Companies House are responsible for incorporating and dissolving limited companies in England and Wales, storing company information and making that information available to the public with an aim to make the information as complete and accurate as possible.
The UK Government announced on 18 September 2020 its plans to clamp down on fraud and money laundering and increase the transparency of UK corporate entities in its Corporate Transparency and Resister Reform. On 29 September 2020, they launched a strategy for 2020-2025.
You can read the complete strategy here, which sets out Companies House purpose, vision, and future journey.
Following a set of consultations (some of which are ongoing) the Government has and will propose reforms to the managing of companies, specifically by enhancing corporate transparency and the role of the register (Companies House). The crucial points arising out of these proposals are set out in more detail below. In particular the Government has put forward a package of reforms from 2019 to 2021 onwards, relating to:
• Enhancing the role of Companies House and increasing the transparency of UK corporate entities.
• The powers of the Registrar of Companies (Registrar). • Improving the quality and value of financial information on the UK companies register.
• Implementing the ban on corporate directors.
Rocco Limongelli, who specialised in civil corporate and commercial law, explained:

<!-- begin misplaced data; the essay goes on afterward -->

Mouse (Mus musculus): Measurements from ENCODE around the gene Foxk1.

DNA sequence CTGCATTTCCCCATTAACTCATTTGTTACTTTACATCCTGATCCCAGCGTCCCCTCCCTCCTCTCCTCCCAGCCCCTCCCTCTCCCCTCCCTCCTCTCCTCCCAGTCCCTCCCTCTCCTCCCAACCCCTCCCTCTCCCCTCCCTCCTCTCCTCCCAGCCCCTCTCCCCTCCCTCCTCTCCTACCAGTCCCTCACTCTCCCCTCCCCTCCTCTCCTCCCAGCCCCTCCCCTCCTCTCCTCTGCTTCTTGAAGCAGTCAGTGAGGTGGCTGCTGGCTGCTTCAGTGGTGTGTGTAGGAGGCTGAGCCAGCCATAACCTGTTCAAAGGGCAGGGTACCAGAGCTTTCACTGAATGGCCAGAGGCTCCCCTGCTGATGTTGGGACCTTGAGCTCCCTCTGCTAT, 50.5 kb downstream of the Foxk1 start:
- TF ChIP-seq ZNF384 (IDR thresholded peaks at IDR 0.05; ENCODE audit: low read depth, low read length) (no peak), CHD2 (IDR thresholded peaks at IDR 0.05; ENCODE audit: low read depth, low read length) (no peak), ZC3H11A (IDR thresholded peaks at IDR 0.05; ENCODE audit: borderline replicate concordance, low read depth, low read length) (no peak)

“The time is ripe to reform the powers and duties of Companies House, together with increasing information security. Greater involvement from Companies House is required in order to combat fraud and ensure transparency – this requires specific powers, and the planned reforms are a necessary and overdue step towards a better and safer system.”.
In the 2020 government response (published on 18 September 2020), the Government has stated that it will push the reform proposals through Parliament, when Parliamentary time allows taking in account the current pandemic and Brexit work which has the Parliament left with no time.
The Minister for Corporate Responsibility, Lord Callanan, said:
“The reforms will support my ambition of making the UK the best place in the world to start and grow a business. The reforms will bring many benefits to businesses through streamlined and digitised processes and an improved user experience, reflecting the needs of business in the 21st century economy. The impact on overall speed of incorporation and other filings will be negligible: we still expect most companies to be able to incorporate easily within 24 hours.”
Furthermore, Companies House will be working on designing management systems to verify identity and accessing the Companies House’s portal in order to file documents electronically. The current roadmap aims to finalise the design of the new system by the end of 2020/2021 financial year. This will be easier to implement and will not require Parliamentary approval.
The Government added:
“Some reforms will not require legislation: Companies House will work with possible providers on the design and scope of an Identity and Access Management system. Such a system will allow us to create individual user accounts. We aim to have finalised system design and to start user testing by the end of the 2020/2021 financial year.”